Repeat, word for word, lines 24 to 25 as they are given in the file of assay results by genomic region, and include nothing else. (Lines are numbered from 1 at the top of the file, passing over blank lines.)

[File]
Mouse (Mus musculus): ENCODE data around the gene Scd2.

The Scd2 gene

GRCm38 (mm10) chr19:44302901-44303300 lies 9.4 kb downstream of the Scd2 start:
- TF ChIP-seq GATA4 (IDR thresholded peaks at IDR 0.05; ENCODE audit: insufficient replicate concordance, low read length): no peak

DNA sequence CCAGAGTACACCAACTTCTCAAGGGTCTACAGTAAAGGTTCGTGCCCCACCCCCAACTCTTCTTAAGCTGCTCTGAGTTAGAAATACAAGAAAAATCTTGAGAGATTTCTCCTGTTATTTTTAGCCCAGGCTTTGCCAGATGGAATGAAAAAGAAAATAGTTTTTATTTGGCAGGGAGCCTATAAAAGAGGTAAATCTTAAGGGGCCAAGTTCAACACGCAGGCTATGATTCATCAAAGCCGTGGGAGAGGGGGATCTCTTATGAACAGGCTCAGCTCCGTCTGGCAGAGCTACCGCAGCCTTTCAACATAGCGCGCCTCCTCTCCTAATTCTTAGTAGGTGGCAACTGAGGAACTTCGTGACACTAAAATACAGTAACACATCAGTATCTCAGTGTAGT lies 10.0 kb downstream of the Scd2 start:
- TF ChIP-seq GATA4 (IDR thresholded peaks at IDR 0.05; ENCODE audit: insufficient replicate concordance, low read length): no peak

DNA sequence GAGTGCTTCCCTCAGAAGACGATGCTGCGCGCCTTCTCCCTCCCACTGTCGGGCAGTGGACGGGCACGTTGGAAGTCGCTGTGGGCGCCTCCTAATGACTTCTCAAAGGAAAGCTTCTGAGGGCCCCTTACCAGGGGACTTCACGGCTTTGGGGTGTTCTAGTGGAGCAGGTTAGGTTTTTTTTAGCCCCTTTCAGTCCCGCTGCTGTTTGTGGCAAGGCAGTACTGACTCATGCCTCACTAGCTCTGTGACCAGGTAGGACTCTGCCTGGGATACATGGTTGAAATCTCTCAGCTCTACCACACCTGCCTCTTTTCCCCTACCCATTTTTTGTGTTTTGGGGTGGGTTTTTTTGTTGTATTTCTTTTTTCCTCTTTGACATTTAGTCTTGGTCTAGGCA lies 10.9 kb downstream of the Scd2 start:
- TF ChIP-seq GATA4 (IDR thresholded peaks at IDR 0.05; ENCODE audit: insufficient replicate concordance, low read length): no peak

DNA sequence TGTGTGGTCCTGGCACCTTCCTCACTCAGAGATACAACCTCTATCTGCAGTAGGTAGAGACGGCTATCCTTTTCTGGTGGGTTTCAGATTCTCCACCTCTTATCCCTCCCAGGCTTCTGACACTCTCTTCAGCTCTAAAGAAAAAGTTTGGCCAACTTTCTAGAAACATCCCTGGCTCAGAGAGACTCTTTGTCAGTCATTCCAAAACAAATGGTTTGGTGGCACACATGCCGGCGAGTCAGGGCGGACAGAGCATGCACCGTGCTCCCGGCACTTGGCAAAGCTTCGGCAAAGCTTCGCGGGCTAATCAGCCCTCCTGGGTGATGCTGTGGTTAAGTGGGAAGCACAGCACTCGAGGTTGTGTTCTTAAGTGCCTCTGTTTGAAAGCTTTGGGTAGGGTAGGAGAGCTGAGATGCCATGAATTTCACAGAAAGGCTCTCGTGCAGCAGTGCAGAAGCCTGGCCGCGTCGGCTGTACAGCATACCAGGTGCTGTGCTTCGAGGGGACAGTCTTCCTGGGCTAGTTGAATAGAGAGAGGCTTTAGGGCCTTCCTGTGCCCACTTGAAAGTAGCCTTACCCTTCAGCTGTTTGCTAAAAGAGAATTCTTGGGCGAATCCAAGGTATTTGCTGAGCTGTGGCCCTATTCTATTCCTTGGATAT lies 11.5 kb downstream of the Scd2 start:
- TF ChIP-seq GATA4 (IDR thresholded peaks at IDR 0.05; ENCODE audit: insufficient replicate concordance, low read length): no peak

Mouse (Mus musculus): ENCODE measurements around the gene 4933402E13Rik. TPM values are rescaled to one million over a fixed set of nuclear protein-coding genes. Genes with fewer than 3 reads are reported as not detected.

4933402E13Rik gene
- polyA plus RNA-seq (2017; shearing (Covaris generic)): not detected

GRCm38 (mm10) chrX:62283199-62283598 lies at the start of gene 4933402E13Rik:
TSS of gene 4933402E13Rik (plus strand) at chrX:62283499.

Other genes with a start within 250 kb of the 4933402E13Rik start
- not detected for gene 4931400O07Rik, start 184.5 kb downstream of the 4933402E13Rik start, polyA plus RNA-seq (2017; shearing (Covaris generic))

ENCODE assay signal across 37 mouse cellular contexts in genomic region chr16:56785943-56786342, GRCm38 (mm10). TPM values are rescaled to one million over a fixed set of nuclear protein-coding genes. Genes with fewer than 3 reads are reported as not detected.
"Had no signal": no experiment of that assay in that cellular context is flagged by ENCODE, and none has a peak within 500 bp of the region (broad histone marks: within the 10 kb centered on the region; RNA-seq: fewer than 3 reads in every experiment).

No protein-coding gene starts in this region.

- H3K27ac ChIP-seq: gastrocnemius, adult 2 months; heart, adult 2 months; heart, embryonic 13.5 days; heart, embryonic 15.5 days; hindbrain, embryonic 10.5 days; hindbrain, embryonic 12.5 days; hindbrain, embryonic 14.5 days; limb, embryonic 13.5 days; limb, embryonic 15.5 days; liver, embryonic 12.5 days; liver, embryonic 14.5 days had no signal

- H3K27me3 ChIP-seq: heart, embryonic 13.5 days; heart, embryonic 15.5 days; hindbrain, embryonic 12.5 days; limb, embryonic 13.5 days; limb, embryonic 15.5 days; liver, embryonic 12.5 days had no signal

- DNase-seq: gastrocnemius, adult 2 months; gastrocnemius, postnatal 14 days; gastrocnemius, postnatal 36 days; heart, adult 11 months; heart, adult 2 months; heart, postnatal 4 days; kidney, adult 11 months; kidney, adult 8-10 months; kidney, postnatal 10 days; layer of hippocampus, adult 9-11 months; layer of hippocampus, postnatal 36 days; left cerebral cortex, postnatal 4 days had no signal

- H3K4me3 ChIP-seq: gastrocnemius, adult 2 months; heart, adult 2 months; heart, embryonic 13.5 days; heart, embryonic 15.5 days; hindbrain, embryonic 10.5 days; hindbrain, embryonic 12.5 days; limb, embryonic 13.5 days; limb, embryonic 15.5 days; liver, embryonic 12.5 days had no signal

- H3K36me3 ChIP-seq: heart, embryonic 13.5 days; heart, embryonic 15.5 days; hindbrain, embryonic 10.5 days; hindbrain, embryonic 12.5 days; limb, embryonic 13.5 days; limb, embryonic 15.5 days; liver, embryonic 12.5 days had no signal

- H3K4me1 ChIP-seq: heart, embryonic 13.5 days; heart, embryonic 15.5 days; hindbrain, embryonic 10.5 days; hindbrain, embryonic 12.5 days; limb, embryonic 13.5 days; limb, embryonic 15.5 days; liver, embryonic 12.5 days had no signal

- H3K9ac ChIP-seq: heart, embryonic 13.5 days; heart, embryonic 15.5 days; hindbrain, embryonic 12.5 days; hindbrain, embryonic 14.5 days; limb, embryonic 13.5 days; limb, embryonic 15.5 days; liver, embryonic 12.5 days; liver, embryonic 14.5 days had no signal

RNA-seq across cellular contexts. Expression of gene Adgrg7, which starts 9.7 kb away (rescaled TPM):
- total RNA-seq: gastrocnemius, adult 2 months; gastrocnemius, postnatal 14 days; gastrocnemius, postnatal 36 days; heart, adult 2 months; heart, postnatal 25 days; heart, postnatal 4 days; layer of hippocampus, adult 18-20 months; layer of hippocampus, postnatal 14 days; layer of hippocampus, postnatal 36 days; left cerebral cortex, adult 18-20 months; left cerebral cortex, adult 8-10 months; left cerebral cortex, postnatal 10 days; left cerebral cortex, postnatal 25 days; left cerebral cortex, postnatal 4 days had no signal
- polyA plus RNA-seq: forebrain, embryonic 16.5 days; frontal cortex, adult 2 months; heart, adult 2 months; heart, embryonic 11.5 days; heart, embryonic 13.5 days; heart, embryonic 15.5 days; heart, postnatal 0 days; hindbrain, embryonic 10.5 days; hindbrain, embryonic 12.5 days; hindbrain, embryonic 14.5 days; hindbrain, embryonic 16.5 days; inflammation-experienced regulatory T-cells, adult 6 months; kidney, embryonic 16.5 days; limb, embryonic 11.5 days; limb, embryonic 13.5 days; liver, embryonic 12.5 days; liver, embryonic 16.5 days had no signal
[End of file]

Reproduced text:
- H3K4me3 ChIP-seq: gastrocnemius, adult 2 months; heart, adult 2 months; heart, embryonic 13.5 days; heart, embryonic 15.5 days; hindbrain, embryonic 10.5 days; hindbrain, embryonic 12.5 days; limb, embryonic 13.5 days; limb, embryonic 15.5 days; liver, embryonic 12.5 days had no signal

- H3K36me3 ChIP-seq: heart, embryonic 13.5 days; heart, embryonic 15.5 days; hindbrain, embryonic 10.5 days; hindbrain, embryonic 12.5 days; limb, embryonic 13.5 days; limb, embryonic 15.5 days; liver, embryonic 12.5 days had no signal